FAMOUS 1914-1918

Mark Barnes
 
 
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Britain lost one million souls during the war of 1914-18 and of the millions who came home to the ‘Land fit for heroes’ a number went on to achieve their version of stardom or notoriety…

By Mark Barnes

Fame seems to attract all the life at the shallow end of the pond these days. There is a veritable industry of people promoting, living, reporting or loving the wholly superficial dream of being famous for it’s own sake; regardless of an absence of wit, talent or an iota of class. The warblings of foot-faced singers or the backseat clinches of full backs go right over my head.

We can take some small comfort that when a marine is killed in Helmand Province, he gets his photo and a few paragraphs in a news report. This is not so far removed from the media of the Great War, when the deaths of local men would be reported in the regional press or the likes of the Territorial Gazette. The war created heroes, just as Iraq and Afghanistan have done today, but of course the numbers involved then were out of all proportion and military heroes are somewhat down the pecking order in 2009.

The Great War robbed us of many great “unknowns”. Prospective doctors, inventors, artists and thinkers went into the maelstrom and in passing took their potential and hope with them. Largely anonymous in the annals of the battlefield they are lost giants of the peace.

Britain lost one million souls during the war of 1914-18 and of the millions who came home to the ‘Land fit for heroes’ a number went on to achieve their version of stardom or notoriety. Here, the authors bring us a sample of the men who rose above the conflict to achieve greatness, or lasting fame in later life. They seem so much more substantial for ‘having been a soldier’. For many, the physical and psychological wounds they endured had a marked effect on their futures.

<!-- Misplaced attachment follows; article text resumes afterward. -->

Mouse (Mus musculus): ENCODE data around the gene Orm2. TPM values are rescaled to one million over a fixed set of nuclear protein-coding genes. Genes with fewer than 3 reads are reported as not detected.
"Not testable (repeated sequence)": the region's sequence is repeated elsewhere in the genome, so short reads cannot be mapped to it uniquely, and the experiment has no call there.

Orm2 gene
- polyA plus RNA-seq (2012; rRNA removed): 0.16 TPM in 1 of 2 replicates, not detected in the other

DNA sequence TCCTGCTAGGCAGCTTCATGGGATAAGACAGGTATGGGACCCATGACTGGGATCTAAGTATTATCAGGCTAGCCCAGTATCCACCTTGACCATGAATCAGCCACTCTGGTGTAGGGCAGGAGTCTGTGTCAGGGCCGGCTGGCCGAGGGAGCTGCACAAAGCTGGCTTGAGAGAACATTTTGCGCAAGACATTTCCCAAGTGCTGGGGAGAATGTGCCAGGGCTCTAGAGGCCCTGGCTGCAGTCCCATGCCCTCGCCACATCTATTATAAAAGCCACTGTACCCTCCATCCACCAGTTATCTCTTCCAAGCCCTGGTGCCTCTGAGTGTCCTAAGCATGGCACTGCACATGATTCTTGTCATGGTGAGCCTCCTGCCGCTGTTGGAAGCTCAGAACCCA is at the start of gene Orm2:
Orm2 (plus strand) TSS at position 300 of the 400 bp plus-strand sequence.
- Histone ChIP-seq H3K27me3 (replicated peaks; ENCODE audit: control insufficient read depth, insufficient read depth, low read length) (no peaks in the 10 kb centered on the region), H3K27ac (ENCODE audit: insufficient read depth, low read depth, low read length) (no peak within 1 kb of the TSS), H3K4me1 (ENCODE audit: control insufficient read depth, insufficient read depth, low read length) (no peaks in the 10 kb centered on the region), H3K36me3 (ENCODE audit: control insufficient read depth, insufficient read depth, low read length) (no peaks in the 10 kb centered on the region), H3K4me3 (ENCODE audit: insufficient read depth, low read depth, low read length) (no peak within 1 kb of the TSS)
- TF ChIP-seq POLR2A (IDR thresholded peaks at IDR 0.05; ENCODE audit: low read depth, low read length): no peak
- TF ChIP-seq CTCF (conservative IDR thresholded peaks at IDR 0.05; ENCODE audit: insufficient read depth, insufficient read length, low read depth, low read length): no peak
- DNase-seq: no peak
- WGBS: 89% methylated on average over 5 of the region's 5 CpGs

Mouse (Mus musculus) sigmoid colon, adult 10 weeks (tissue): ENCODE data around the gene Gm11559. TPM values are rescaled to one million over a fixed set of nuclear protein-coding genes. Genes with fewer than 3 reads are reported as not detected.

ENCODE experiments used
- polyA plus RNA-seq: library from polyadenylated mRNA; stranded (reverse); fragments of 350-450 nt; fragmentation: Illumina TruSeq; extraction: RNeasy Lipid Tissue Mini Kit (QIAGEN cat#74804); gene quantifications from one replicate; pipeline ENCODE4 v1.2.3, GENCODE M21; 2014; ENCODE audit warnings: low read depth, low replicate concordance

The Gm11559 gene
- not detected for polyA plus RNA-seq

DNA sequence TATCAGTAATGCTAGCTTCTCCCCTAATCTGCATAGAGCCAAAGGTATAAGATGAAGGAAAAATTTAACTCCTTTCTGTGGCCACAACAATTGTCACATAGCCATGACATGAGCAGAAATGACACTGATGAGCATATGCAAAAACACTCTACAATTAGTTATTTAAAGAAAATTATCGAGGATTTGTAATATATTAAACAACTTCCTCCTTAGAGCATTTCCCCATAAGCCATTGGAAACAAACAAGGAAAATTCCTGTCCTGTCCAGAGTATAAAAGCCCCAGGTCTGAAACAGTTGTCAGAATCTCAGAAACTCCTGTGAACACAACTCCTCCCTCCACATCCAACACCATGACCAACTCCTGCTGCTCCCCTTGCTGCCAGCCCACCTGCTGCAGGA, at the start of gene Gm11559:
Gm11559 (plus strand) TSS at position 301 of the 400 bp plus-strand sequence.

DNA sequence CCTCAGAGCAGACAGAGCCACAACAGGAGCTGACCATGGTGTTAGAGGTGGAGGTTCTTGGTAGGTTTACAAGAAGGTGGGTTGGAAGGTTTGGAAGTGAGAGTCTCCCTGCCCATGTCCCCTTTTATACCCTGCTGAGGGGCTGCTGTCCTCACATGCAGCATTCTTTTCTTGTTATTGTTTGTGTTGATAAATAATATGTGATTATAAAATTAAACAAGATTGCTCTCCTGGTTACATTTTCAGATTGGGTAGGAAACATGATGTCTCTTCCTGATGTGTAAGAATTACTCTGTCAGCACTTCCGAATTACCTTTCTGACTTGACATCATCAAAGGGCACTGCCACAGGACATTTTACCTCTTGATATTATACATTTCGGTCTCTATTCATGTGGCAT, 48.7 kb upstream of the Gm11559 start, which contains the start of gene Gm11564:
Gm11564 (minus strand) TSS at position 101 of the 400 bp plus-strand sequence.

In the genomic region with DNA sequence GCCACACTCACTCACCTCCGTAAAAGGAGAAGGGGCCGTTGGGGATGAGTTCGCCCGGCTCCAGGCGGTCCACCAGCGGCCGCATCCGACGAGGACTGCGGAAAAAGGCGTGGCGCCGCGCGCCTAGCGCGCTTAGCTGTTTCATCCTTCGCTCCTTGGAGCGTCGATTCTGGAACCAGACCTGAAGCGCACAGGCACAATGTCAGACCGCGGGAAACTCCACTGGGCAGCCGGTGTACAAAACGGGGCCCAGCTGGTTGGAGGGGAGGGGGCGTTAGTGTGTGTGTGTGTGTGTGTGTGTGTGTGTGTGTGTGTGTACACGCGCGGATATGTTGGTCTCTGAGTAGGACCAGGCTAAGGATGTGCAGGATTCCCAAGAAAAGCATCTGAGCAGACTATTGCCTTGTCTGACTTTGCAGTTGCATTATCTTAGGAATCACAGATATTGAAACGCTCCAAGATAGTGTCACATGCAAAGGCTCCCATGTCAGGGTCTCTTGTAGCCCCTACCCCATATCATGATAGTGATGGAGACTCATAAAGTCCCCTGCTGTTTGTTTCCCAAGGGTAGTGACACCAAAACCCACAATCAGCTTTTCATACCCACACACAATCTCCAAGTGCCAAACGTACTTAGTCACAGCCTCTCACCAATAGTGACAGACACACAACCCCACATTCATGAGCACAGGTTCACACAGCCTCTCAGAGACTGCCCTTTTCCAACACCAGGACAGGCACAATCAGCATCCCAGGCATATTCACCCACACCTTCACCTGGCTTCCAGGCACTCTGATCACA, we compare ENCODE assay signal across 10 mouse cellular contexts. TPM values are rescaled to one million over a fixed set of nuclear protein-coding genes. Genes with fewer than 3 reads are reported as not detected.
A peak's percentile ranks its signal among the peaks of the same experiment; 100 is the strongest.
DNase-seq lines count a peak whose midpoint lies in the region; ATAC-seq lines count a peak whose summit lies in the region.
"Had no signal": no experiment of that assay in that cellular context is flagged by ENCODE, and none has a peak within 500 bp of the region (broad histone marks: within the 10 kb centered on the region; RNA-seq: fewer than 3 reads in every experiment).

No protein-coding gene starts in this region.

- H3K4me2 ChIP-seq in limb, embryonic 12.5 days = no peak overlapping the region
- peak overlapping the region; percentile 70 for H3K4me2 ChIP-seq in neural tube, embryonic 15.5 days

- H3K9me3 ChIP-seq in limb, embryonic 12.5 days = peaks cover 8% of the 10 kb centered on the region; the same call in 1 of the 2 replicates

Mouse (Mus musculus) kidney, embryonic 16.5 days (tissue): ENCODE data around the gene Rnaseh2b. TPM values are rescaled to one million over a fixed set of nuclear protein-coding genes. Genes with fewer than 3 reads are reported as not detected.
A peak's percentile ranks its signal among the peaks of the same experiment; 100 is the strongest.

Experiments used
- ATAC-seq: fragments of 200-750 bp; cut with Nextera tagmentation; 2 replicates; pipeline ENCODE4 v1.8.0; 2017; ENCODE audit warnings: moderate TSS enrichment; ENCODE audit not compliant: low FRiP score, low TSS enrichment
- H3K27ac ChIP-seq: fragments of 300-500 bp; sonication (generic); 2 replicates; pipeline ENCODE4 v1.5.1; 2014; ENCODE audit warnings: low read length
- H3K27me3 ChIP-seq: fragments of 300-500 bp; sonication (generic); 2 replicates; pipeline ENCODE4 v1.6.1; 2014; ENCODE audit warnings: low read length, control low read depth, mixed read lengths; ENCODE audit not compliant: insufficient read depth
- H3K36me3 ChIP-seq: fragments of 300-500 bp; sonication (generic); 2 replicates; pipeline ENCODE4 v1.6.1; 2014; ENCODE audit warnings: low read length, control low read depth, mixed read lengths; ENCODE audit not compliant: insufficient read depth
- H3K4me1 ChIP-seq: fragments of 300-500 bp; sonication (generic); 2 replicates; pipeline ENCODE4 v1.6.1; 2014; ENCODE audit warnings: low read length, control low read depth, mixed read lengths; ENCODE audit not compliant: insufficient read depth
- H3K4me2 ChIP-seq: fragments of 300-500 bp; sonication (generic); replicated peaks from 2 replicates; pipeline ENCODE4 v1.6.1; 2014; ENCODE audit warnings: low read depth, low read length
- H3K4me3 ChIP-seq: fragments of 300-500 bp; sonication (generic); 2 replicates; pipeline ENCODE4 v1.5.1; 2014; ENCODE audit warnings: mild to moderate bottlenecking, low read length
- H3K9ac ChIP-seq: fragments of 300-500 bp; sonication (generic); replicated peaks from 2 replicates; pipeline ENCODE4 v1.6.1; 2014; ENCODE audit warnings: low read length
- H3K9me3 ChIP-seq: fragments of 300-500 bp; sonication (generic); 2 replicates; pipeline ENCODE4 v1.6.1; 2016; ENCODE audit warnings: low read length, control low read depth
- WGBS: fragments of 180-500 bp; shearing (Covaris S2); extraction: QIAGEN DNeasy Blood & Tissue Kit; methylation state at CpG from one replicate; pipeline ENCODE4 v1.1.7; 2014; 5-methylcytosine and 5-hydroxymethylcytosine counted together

The authors have ignored sportsmen and those whose fame is confined to the age prior to ours. They prefer, in the main, to colour in the wartime experiences of men who remain household names or have some residual importance to us. Associations and friendships are brought to life as comrades fall beside them.

Here you meet Godfrey, Arnold Ridley; the mountaineer George Mallory; CS Lewis and Harold McMillan. The army doctor Alexander Fleming experimented on Petrie dishes at Wimereux while faces of the dead staring out of the mud are said to have influenced JRR Tolkien. The future Sherlock Holmes, Basil Rathbone, won the MC creeping round no mans land, sometimes disguised as a tree; while his sidekick Dr Watson, Nigel Bruce, suffered wounds affecting the remainder of his life.

The serial killer John Christie used an alleged exposure to mustard gas to excuse the eight murders he committed, while the effervescent Winston Churchill commanded an infantry battalion during his post Gallipoli political exile. The subjects cover the spectrum of ‘fame’ as the youth of today might understand it.

In a way this sample of men in khaki carry a torch for the miners, plumbers, solicitors and dustmen who served with them and who will always be our own. There is a huge appetite to rediscover the men who fought in the Great War and as time goes by this will no doubt extend to later conflicts.  I’d quite like to see a second volume if there is scope for one because there are always so many other people to learn about. While Lyn MacDonald and Max Arthur may have opened up a world of the  “forgotten voices”; the authors have succeeded in showing why, for many ‘greats’ of the 20th Century, the First World War put them on a path to fame without the need for a phone in vote. It would be entirely wrong to suggest that a taking part in a calamitous world war is a more admirable kick-start to fame than singing on the telly; they were as much of their time as we are of ours. Horrific as things must have been, their experience is surely more enduring than the pursuit of the allotted ‘fifteen minutes’ we see so much of today.

Published by Pen & Sword Books Ltd. £25.00.

ISBN 978 1 84415 642 9.

 
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